“I FEEL LIKE I’M HERE to change people’s hearts and minds, to say something that’s right for a change.”
Reading this line, you would have thought that this is a passionate plea from a preacher or a youth worker. It is actually a quote from Kanye West, one of the most recognised American hip-hop rappers. Today’s media artistes carry in their music, film, art, blogs, etc, a message of revolution that is impacting the world. There is power in the media today that affects all of us and in particular, our teens. If you don’t believe, try this simple test. If you were born between the 1960s and 1980s, the first thing that hits your mind when you swim out in the sea is “SHARKS”. Why? It is the result of watching Steven Spielberg’s Jaws. The haunting music and the cinematography created a powerful message for those of us born during that period even though shark attacks are rare and few. But when you are in the water, doesn’t that thought of Jaws creep into your mind?
The media has life-shaping power. One of the most successful producers, Jerry Bruckheimer, commented: “When I was in my early 20s, I started filming and editing commercials. I learned the power of film – creating a message that reaches a lot of people.” In fact, the media has the tremendous power of mapping out what life and reality is for our children.
Most of what is screened on MTV now is no longer just hours and hours of music television. On the contrary, MTV screens reality series like Jersey Shore, Teen Mum, 16 & Pregnant, The Real World, etc, to portray to our teenagers what a “normal and real” life is like. Our teens may not be able to discern that most of this is hardly real or normal. Rather they are the handiwork of scriptwriters and producers, out to capture a teen market for profit purposes.
The media also has the power to shape our teen’s behaviour. For instance, violence is a constant feature of movies, television and computer games. In America, the Parents Television Council found that in 443.5 hours of children’s programming it analysed, it found 3,488 instances of violence or an average of 7.86 violent incidents per hour. Most of these programmes can be found today in our Singapore TV and they popular among our youth.
Teen rage and teen violence has been a key topic in recent days and it would be interesting to research how much of this behaviour is linked to the depiction of violence in computer games and other media.
So what are we to do in the wave of media that is flooding the minds of our young people? Firstly, we need to focus on the message and not on the delivery system. The delivery system is the genre of the music, the instruments used, radio, TV, film, etc. We often focus on condemning the delivery system when the delivery system is neutral.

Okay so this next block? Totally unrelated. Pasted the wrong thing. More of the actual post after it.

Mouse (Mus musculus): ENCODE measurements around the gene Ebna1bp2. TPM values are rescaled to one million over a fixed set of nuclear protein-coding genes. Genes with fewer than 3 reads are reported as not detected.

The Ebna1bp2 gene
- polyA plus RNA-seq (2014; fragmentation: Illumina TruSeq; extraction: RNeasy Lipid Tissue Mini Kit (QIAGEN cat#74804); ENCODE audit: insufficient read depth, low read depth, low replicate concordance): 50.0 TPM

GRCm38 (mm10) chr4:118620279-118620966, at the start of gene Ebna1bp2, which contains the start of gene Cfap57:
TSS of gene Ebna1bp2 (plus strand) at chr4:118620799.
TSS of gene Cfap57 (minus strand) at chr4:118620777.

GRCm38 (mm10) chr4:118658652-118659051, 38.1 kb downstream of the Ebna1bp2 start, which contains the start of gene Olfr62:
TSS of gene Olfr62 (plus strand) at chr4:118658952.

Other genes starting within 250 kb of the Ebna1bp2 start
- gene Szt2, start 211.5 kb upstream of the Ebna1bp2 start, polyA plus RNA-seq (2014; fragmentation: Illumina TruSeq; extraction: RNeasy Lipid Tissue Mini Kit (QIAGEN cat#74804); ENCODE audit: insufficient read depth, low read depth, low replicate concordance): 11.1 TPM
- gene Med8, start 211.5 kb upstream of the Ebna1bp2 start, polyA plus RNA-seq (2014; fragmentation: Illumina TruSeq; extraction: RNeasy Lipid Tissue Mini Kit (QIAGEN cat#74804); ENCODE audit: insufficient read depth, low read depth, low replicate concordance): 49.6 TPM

I remember people telling me that our youth should not listen to hip-hop because it is the music of the devil. Yet, I know of no scripture that tells me that it is so, or that supports their claims. By enforcing a rule to ban our children from going to the movies or watching TV, we will only be embracing “Biblical myths”. The message of the media should be our concern – teaching our youth how to discern the direction of media content. We should teach our teens to engage and use the media that points to God, rather than away from God.
In short, our youth need discernment. However, they can only learn to discern when they see us learning to discern the choices available. They can only learn to discern when they do it together with us. I have come to realise that discernment is best done together, rather than based on some hear-say from other parents, youth workers, youth pastors or even well-meaning friends. Get into the thick of things together with your teens. Sit down with them. Discern the message together with them because that goes to show you care for them.
While the media has often been blamed for the key influence in youth culture today, it is also the most misunderstood. We cannot run away from this media-saturated world but we can teach our young people to “discern and evaluate perspectives in these representations of life in God’s world” (William Romanowski). Paul reminds us in 1 Cor 10:31, “So whether you eat or drink or whatever you do, do it all for the glory of God.”
A final word to parents – Would it be difficult for you to turn off the TV and read a book or spend some time with your family? Would you feel bored if there was no TV? If you have answered yes to the questions above, it is time for a closer self-examination. Discernment begins at home and it begins with us, parents.
The Rev Jasper Sim is Pastor-in-Charge of Changi Methodist Church and Director of the Bord of Youth Ministry of the Chinese Annual Conference.